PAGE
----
Out of this, only 125 hectares of land will be taken by the Sri Lankan Government, about 88 hectares is being given to China on a 99 year Lease plus the Chinese have been offered a free hold on additional 20 hectares of land. This effectively means that Sri Lanka has sold its land and precious resources to China in the hope of seeking some economic benefits and development, reported IFFRAS.
With features that seemingly compromise the island nation’s sovereignty and free will, the CPC Bill has been vehemently opposed by different political parties, civil society groups and the public at large.
The Bill also provides overarching powers to the Commission to act independent of the country’s laws and allows foreign investors unbridled control over the local resources; in the process completely bypassing local laws.
Experts in fact, state that the Chinese do not have an interest in establishing any kind of partnership with Sri Lanka, instead, all they desire is a strategic overseas province. They seem to have already achieved their goals, first with the Hambantota Port and now with the CPC.
The CPC related Bill also empowers the President of Sri Lanka to establish a seven-member Commission to govern the Port City. Though overtly the exercise may seem fair, in reality the Commission has been bestowed with supreme powers over the province, including control of taxation, approval of new projects, investments and the right for firms to trade in their own currencies in the SEZ.
The Commission would also have foreign board members (say, Chinese) who would aid in the decision making process which will effectively introduce the Chinese undemocratic way of using force and pressure to have one’s way within the system in the absence of any elected representative, reported IFFRAS.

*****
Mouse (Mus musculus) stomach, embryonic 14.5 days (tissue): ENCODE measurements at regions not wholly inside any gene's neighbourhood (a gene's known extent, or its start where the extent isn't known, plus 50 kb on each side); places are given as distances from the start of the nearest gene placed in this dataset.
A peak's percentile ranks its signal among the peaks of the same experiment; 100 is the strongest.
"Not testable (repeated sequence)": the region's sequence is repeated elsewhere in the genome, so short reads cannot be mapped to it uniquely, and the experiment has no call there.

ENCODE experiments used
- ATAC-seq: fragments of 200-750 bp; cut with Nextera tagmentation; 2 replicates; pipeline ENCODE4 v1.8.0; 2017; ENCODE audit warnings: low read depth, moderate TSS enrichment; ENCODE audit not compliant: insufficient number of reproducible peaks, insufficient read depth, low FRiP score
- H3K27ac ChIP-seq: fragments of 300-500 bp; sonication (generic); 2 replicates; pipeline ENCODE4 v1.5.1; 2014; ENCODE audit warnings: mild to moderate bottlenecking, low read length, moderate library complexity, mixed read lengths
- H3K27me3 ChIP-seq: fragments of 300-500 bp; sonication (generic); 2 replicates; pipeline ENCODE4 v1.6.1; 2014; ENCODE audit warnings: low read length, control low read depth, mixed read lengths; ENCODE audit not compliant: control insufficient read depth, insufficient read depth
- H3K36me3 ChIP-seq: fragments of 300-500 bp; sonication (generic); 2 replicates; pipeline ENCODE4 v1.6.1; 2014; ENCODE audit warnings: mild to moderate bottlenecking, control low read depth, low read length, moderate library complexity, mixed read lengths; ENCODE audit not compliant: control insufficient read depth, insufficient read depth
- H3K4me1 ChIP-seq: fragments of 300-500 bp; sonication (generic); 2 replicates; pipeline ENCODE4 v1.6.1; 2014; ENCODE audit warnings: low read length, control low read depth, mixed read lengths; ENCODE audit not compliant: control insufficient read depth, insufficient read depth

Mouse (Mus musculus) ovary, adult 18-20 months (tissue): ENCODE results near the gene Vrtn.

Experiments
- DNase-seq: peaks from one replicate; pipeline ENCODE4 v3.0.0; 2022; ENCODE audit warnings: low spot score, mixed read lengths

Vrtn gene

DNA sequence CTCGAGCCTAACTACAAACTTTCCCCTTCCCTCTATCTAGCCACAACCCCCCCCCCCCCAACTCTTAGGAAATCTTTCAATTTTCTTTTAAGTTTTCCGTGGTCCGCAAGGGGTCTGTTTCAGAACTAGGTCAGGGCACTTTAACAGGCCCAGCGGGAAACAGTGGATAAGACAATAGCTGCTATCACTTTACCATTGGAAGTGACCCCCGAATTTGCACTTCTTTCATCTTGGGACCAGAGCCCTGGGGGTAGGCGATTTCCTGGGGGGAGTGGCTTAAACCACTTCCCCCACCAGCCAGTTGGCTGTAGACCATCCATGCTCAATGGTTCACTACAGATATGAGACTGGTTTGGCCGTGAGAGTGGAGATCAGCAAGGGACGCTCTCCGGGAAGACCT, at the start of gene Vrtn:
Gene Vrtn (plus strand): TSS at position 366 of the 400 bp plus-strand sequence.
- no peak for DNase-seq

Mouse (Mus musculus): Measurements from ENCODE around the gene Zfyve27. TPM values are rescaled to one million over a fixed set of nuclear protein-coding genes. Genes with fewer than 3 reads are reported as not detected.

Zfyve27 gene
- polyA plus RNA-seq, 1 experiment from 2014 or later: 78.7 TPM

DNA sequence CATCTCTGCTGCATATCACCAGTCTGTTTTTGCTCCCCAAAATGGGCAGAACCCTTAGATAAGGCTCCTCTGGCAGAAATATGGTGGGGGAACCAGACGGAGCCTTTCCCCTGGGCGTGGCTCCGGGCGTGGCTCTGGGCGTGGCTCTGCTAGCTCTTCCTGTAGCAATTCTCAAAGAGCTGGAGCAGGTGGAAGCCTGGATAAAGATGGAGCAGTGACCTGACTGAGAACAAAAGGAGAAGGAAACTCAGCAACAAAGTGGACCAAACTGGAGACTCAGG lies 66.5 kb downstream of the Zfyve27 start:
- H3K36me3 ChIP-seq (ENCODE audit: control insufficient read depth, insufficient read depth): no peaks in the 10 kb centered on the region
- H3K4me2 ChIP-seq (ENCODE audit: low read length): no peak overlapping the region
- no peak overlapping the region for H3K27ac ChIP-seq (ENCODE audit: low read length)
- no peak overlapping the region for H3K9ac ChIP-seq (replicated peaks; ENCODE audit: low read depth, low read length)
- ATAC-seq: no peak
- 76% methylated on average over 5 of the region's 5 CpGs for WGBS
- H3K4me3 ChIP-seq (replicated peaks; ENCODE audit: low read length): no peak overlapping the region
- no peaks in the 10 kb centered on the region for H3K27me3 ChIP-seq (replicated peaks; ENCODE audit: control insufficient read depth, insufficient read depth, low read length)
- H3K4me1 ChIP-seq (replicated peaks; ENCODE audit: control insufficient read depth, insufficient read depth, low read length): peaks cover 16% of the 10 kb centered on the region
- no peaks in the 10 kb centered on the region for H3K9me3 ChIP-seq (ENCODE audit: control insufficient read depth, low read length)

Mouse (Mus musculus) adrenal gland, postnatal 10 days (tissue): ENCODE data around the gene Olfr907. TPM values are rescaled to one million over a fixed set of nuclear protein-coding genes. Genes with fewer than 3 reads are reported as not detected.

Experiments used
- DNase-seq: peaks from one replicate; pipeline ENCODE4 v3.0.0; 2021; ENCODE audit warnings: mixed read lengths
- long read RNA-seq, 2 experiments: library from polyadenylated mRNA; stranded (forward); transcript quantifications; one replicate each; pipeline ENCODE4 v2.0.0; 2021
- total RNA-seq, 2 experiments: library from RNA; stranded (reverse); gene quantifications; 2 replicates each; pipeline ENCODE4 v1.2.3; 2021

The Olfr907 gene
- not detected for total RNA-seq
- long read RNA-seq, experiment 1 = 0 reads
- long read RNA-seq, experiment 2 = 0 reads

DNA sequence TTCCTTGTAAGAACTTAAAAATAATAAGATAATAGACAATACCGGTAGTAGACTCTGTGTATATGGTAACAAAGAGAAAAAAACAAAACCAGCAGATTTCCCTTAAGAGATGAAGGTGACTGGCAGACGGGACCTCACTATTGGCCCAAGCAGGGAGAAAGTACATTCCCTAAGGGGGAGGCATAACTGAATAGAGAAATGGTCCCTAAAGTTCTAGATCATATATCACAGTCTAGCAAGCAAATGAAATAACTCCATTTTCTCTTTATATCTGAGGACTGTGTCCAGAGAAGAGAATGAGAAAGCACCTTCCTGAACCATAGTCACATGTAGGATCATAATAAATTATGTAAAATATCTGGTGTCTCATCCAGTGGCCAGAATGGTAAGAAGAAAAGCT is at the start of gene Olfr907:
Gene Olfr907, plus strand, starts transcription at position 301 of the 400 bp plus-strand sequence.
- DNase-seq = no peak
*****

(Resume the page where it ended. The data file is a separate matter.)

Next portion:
Besides, the people of Sri Lanka have also raised other issues related to the CPC. The first dimension is social as the bill brings in discrimination wherein high end apartments, malls, luxurious facilities shall all be extended with concessions to foreigners and the locals will be alienated in their own land.
The second dimension is economic wherein the benefits that are likely to accrue from the SEZ will be mostly short term and limited, given the unfair clauses and terms & conditions of engagement between the Sri Lankans and the Chinese.
The third dimension is developmental wherein it is felt that the nature of jobs generated will be in the construction sector or in the hospitality sector with locals working in the lower rungs as workers at sites or as waiters and staff at malls, hotels etc.
There does not seem to be any emphasis on developing skills, adding value to employment generation that would be beneficial to the island nation in the long term. Moreover, it is feared that all the above mentioned factors would actually widen the gap between the rich and the poor, creating social inequalities and possibly, anarchy.
It is pertinent to note that Beijing’s actions are part of an aggressive encirclement strategy aimed to counter India’s strategic presence in the Indian subcontinent. More than half of the India’s container traffic passes through this region.
Once the project is complete, it would be a regular affair to have Chinese ships buzzing in India’s backyard thus posing a major security threat to the country, reported IFFRAS.
Sri Lanka seems completely taken over by the Chinese juggernaut. It is increasingly evident that China has emerged as the leading influencer of this small island nation almost with the sole intention of displacing India.